Abstract

People in colonial New York adopted inoculation for smallpox as quickly and as thoroughly as did people anywhere in the British Atlantic world. Such adoption was not dependent upon the authority of formal medicine, but rather upon everyday epistemology. Inoculation became accepted as local knowledge because ordinary New Yorkers integrated it imaginatively into common ideas about the body and disease, reconceptualized its theological meaning, and incorporated it into familiar social relations of healing.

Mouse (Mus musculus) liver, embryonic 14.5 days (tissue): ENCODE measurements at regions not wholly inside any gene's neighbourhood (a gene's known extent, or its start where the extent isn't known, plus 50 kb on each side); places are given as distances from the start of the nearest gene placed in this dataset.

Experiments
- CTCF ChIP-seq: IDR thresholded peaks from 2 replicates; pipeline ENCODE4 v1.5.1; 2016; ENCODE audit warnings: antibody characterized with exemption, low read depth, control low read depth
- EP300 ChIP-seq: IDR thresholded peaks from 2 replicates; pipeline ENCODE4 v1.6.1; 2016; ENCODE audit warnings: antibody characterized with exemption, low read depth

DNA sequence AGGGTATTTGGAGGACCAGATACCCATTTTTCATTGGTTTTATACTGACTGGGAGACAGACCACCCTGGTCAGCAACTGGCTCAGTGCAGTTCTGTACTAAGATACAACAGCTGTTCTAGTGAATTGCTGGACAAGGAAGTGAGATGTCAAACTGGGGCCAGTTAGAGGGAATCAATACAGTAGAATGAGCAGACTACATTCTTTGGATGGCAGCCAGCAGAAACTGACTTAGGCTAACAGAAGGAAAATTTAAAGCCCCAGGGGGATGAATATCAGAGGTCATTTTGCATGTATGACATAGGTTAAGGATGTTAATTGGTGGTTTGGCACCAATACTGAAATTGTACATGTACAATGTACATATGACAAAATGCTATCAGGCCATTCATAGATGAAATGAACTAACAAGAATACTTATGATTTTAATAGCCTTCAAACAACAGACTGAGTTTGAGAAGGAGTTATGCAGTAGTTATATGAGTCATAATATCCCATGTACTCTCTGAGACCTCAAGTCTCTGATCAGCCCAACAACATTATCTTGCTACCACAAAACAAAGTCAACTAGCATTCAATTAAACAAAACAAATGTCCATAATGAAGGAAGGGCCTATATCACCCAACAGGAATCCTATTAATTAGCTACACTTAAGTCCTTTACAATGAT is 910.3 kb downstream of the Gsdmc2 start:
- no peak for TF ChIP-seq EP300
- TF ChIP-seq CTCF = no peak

pdf

Additional Information

ISSN
1086-3176
Print ISSN
0007-5140
Pages
pp. 247-268
Launched on MUSE
2006-06-05
Open Access
No
Back To Top

This website uses cookies to ensure you get the best experience on our website. Without cookies your experience may not be seamless.